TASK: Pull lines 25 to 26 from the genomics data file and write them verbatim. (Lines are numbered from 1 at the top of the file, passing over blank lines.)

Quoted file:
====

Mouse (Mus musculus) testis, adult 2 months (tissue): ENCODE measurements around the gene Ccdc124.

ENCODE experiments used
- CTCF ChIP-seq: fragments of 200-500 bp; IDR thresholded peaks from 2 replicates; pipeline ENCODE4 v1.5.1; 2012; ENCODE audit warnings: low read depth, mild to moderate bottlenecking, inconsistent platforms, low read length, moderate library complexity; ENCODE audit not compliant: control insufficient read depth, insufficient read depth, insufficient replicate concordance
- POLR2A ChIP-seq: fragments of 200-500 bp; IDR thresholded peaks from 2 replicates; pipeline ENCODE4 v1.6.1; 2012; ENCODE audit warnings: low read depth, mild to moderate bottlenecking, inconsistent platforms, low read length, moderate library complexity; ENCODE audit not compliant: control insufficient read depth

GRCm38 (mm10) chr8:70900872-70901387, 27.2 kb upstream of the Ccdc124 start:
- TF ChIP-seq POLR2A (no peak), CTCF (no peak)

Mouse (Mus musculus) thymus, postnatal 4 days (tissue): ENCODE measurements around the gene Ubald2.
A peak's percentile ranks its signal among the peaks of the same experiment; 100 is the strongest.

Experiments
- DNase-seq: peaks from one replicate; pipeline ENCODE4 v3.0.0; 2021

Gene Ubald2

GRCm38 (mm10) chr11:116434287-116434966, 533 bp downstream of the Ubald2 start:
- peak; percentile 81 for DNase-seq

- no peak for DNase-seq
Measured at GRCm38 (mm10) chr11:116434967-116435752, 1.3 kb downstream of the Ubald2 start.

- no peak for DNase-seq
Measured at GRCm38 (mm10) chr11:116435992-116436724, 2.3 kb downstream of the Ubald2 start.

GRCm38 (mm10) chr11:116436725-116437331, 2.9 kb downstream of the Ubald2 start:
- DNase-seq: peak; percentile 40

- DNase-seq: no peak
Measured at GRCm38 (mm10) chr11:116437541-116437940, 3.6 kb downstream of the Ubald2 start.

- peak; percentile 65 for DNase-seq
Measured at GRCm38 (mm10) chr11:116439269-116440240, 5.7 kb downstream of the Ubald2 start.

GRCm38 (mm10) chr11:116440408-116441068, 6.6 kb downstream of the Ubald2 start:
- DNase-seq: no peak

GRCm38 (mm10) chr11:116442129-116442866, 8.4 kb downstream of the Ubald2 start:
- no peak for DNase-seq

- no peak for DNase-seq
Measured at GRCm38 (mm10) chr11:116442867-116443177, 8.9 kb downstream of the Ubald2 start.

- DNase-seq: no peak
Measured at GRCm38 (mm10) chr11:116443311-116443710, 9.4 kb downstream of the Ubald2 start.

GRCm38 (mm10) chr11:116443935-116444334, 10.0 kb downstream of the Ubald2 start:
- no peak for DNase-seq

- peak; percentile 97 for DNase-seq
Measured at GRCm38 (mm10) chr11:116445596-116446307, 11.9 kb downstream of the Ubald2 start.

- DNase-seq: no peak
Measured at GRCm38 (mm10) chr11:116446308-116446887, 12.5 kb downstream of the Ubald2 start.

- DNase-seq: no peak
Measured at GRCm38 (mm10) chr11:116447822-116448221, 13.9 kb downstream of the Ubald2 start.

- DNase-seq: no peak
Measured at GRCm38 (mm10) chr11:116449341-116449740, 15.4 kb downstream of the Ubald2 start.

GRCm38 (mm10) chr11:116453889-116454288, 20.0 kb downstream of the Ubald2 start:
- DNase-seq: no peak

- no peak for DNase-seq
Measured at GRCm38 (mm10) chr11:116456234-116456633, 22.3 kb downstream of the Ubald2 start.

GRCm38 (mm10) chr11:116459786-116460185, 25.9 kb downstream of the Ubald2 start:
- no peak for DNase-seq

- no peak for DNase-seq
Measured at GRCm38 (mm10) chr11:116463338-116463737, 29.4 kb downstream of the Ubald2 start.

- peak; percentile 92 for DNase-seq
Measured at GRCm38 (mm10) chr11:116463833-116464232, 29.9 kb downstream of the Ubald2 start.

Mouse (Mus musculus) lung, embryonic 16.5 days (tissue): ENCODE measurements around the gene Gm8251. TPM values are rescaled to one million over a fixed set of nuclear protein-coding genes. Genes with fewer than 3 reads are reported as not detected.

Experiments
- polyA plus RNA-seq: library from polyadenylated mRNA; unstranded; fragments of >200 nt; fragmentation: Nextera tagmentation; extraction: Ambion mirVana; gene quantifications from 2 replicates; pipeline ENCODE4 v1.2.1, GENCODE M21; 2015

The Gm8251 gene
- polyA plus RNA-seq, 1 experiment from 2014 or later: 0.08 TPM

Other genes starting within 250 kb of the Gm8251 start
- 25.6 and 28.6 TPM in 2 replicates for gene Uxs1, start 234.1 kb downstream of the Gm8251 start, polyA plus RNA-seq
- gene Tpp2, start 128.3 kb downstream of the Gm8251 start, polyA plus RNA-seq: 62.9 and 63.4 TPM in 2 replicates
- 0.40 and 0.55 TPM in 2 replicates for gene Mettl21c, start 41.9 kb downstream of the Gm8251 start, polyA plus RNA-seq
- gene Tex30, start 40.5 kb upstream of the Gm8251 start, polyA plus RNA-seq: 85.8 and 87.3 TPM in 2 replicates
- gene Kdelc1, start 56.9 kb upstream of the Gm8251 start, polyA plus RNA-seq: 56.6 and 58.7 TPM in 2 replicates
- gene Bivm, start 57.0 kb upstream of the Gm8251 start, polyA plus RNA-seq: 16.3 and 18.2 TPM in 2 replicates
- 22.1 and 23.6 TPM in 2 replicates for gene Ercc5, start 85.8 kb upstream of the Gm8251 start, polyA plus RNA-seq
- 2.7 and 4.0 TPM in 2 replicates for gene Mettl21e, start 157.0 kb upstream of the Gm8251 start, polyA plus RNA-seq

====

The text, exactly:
- DNase-seq: no peak

GRCm38 (mm10) chr11:116442129-116442866, 8.4 kb downstream of the Ubald2 start: